Roger Hill had been shopping at a Tripler Company store in Manhattan. As he went to leave, he tried to push open the glass exit door. The glass shattered, injuring Hill’s left knee—an injury that required two operations and permanently restricted his activities.
Before the accident, a Tripler employee had locked the door because it wasn’t working properly. Hill, however, had no way to know this; the store hadn’t put up a sign or given any other warning. The problem was compounded because the door was made of ordinary plate glass, rather than safety glass.
Hill sued the Tripler company and won a $400,000 verdict.
Unfortunately, this isn’t an isolated case. Every day, customers and others visiting a retail establishment are injured. Many times, the injuries could have been prevented if the retailer had made safety a high priority.
On a personal level, you’ll certainly feel upset if someone is hurt on your premises. Your business may also suffer in many ways, both financial and nonfinancial.
Injured customers—and their families and friends—will probably boycott your business, and they may badmouth you to others, as well.
If the injured person sues your business, your time and energy will be sapped by investigations, depositions and possible trial testimony. Even if you’re insured, you’ll have to worry about paying the deductible and the part of the verdict that may exceed your policy limits.
All in all, it pays to invest in an ounce of prevention.
When it comes to safety, every retail location is unique. Still, you can draw some lessons from recent lawsuits against other businesses. Here’s a round-up of some typical cases.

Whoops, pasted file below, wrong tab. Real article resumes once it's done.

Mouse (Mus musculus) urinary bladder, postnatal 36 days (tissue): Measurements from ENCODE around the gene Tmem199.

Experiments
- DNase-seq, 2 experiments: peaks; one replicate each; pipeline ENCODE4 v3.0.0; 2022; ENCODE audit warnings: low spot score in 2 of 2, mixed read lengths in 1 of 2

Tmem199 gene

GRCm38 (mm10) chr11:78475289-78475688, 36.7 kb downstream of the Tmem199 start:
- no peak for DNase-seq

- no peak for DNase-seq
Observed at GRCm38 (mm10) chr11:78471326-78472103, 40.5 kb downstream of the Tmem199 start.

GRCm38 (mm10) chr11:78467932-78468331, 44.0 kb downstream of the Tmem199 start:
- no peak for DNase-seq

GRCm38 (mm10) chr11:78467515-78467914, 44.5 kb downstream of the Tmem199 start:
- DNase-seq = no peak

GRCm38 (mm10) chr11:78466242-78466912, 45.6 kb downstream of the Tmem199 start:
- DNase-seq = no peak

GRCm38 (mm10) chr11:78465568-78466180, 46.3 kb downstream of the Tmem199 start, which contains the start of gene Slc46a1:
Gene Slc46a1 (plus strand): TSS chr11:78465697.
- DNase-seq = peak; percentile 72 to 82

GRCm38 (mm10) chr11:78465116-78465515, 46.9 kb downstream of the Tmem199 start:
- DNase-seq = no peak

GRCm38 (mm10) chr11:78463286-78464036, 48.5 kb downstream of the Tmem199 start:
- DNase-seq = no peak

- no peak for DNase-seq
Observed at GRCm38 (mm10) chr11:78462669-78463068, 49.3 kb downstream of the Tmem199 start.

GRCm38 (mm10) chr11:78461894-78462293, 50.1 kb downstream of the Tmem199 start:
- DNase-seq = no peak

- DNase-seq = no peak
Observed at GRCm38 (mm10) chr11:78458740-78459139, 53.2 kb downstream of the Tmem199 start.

Faulty Ramp Design—Tom Domangue, a paraplegic, had just left a pizza restaurant when his wheelchair left the entry walkway and catapulted him into the parking lot. Domangue sued, claiming that his accident was caused by a poorly designed handicap ramp. He was awarded $276,000.
Awkwardly Placed Displays—John Bernard was shopping at a food store. While looking at a deli showcase, he backed into a card table that was used to display cakes and pies. In the process, he injured his neck, back and legs. His court award: over $600,000.
Planter Hazard—Jane Rubin tripped over a 12-inch high planter in the lobby of an apartment building. As a result, she suffered permanent nerve damage. After a trial, she was awarded $841,500.
Wet Rug—Luther Burton walked into a store on a rainy day and tried to wipe his feet on a rug at the store’s entrance. The rug was wet because previous customers already tracked water over it. When Burton stepped off the rug onto the dry floor, he slipped and fell, suffering a broken hip. Burton sued, claiming the store should have replaced the wet rug with one of the four dry ones available in the back room. He was awarded $99,133.
Defective Elevator—Daniel Ferberich, a carpenter, had been hired to remodel the second floor of a business building. While he was using the freight elevator to take materials to the job, the elevator plunged to the bottom of the shaft. Several of Ferberich bones were fractured. He was awarded $563,000.
Ventilation System Problem—Lelona Seele inhaled thick smoke during a restaurant fire. As a result, she developed a permanent airway disease. A grease fire in the kitchen had spread rapidly because dust and grease in the duct work had ignited. The restaurant could have prevented the rapid onset of the thick smoke by keeping its ventilation system clean. A jury awarded Seele $692,500.